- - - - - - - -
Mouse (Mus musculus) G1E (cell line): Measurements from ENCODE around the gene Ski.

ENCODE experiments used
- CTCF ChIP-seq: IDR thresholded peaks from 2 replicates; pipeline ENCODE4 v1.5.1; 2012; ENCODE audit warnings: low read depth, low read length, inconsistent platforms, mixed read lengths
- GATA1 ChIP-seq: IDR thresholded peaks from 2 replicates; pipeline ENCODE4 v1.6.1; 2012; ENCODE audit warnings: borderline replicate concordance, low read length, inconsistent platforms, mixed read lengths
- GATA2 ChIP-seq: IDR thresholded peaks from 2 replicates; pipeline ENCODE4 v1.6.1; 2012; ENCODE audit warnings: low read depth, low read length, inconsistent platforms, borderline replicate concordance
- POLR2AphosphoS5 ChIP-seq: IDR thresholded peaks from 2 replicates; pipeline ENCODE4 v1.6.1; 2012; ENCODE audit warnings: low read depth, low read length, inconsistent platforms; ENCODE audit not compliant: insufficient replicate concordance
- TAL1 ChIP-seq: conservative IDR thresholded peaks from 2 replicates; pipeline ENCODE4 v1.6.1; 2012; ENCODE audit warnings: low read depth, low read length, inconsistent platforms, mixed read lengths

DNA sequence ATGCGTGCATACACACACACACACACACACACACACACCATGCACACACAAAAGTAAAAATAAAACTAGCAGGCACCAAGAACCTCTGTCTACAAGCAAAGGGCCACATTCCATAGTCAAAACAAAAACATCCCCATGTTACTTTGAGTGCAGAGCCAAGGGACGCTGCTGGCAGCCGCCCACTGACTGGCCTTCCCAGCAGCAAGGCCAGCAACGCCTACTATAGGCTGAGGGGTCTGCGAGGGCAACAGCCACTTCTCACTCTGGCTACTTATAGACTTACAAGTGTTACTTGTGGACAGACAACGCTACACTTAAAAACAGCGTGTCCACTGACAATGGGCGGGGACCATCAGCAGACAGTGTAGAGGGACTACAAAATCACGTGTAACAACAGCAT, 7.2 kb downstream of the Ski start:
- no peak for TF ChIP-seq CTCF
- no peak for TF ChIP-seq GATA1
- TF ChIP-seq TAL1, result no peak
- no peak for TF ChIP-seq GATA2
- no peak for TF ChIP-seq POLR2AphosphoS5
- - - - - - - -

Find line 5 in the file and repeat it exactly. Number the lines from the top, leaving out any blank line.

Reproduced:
- GATA2 ChIP-seq: IDR thresholded peaks from 2 replicates; pipeline ENCODE4 v1.6.1; 2012; ENCODE audit warnings: low read depth, low read length, inconsistent platforms, borderline replicate concordance